Student perspective on AP classes; is the stress worth it?


Ruby Matenko

(Pictured from left to right) freshmen Hallema Bakhda, Mia Taylor and sophomore Kaia Lopez study for their classes.

Ruby Matenko, Staff Writer

Benefits to taking AP classes, information from College Board. Design By: Ruby Matenko

The average number of students in AP classes is increasing rapidly, even in the face of educational obstacles present during the last few years. College Board says the amount of high school students taking AP classes has increased in 2021 from 2011, despite disruptions from COVID.

Beverly offers over twenty AP classes, but these classes can put a lot of pressure on students due to their fast pace and the amount of material covered. 

While college-level classes in high school can be academically and intellectually beneficial, this pressure, stress and competition associated with AP classes is crucial to recognize.

Senior Chloe Peykar said, “I have taken two [AP classes]: AP Lit (AP Literature and Composition) and AP Lang (AP Language). It’s the worst. It takes up half my life. [I] stress, go to school, stress, stress and stress.”

“In an AP class, you’re constantly prepping for the exam,” senior Rowan Horowitz said, who is currently taking AP Literature and Composition. “I guess it’s a good way to get credits out of the way, in your college career.”

A lot of the time, students feel they should be taking AP classes because there is no honors class to provide a level between regular and AP.

“The only reason I’m in this class is because there’s no Honors English 12. I wouldn’t do it by choice, I don’t think,” Horowitz said. 

Though many students feel stressed about AP classes, some don’t feel as anxious. 

One junior, for example, is taking AP Language and AP Computer Science Principles, and she doesn’t feel the same stress others do. “I think my teachers do a good job of spacing out the work, so I haven’t felt that much stress. Sometimes I have a lot of assignments, but for the most part, I’m feeling pretty good,” she said.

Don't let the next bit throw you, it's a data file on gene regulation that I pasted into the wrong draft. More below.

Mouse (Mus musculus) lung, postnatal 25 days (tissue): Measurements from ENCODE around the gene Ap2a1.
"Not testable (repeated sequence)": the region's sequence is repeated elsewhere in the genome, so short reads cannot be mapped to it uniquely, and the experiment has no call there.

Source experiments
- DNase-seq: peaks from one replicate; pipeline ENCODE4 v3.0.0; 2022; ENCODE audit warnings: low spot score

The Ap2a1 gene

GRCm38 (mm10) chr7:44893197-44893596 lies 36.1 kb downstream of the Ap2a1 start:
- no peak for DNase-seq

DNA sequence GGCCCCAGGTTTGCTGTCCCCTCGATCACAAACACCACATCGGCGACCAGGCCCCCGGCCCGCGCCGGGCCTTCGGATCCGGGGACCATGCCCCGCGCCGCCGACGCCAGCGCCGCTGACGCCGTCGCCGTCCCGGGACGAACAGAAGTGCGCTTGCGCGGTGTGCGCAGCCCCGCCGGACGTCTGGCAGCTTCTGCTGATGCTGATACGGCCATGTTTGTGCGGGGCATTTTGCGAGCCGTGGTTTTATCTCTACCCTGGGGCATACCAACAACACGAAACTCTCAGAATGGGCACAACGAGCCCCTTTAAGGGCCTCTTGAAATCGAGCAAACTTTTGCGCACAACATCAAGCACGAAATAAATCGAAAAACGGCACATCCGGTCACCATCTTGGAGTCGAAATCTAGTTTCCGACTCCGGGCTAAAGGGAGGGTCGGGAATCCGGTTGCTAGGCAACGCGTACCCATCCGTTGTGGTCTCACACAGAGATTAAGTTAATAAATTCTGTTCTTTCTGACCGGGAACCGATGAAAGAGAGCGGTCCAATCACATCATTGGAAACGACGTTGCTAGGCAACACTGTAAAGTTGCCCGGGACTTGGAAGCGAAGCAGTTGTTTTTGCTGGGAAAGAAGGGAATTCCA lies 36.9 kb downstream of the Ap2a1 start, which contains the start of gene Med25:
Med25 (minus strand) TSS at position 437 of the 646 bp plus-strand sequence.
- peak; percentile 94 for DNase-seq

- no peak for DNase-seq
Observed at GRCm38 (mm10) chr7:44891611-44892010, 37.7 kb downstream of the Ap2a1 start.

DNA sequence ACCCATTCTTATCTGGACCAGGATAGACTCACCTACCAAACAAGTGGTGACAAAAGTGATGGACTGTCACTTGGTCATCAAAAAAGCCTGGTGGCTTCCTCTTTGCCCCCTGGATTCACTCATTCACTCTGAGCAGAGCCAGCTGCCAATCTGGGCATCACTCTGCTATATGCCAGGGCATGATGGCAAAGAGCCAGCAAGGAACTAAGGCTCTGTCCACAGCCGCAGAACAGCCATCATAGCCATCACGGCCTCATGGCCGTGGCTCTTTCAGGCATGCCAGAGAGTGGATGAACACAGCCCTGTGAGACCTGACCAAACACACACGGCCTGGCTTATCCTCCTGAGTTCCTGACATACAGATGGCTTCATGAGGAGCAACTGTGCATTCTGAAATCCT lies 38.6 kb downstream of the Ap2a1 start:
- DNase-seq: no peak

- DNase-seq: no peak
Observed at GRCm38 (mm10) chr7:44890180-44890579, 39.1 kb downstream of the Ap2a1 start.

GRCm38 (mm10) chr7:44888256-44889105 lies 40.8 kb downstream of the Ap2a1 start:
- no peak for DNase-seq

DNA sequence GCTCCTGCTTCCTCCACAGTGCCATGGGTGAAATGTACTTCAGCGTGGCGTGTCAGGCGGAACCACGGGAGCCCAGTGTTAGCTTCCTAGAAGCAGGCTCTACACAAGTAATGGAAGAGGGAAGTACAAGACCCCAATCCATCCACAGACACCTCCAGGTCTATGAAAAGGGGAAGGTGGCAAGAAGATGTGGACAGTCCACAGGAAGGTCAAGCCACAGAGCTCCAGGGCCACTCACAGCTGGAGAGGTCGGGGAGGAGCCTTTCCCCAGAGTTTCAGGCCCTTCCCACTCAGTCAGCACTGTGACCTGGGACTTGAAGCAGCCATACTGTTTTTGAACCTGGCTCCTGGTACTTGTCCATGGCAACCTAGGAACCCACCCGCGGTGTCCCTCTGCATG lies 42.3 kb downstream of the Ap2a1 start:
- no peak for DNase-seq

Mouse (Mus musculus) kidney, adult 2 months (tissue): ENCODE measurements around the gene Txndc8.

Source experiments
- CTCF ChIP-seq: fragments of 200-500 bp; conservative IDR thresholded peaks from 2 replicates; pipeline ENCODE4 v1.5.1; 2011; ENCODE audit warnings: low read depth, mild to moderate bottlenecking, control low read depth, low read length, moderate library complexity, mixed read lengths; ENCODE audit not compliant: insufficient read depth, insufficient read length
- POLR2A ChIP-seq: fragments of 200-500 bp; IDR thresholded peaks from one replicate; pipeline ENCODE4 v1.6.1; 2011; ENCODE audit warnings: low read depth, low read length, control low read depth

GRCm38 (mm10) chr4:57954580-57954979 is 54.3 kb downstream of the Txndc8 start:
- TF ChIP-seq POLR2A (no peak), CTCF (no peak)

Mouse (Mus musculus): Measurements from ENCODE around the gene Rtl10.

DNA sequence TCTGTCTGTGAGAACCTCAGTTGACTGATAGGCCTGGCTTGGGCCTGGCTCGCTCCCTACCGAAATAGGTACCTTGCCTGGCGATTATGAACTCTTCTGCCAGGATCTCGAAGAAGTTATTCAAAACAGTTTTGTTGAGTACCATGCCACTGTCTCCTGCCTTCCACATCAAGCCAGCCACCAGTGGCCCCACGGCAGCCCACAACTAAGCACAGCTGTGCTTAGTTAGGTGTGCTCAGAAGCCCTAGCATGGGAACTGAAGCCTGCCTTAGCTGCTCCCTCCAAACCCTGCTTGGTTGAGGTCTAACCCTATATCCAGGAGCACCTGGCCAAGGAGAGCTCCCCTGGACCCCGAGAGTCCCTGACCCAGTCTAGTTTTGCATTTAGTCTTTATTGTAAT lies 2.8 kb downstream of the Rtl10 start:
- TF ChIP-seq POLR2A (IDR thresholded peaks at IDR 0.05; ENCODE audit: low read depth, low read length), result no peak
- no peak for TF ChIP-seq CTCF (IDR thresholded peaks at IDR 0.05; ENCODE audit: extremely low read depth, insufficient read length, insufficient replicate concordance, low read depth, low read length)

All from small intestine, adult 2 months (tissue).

Sometimes, if students are willing to work at a laborious level, they won’t feel as anxious in an AP class. College Board says those prepared for the rigor of an AP class should be considered for admission to these courses.

“I only have like two-ish hours of homework, sometimes three or four, but it’s honestly not that bad,” Wi said. “Most of the time it still feels like a high school class to me.”

Besides students’ varying stress levels, they are constantly receiving different messages about AP classes.

For example, College Transitions says students need to take many AP classes to compete for the top of their graduating class, if their goal is an Ivy League school — because weighted GPAs work in favor of students taking AP classes.

But then, according to US News, Shondra Carpenter (a counselor at Cherokee Trail High School in Colorado) says not earning passing grades in AP courses shows colleges that the student was only trying to impress colleges and wasn’t ready for the class.

How can students know what to do when they are receiving these mixed messages? Is it worth it to take an AP class?

Horowitz offers insight. “I think it depends on your grade, to be honest,” Horowitz said. “Also, if you’re taking AP Lit, but you don’t want to be an English major or a liberal arts major, it’s probably not worth it to take the class. Or if you’re going to SMC, I don’t think they care as much as if you’re going to Yale.”

Horowitz points out that it’s important to take an AP class based on interest in the subject, rather than the desire for a glowing transcript. The best circumstance would be finding a balance between taking AP classes to improve chances of future academic success and to learn about a subject of interest.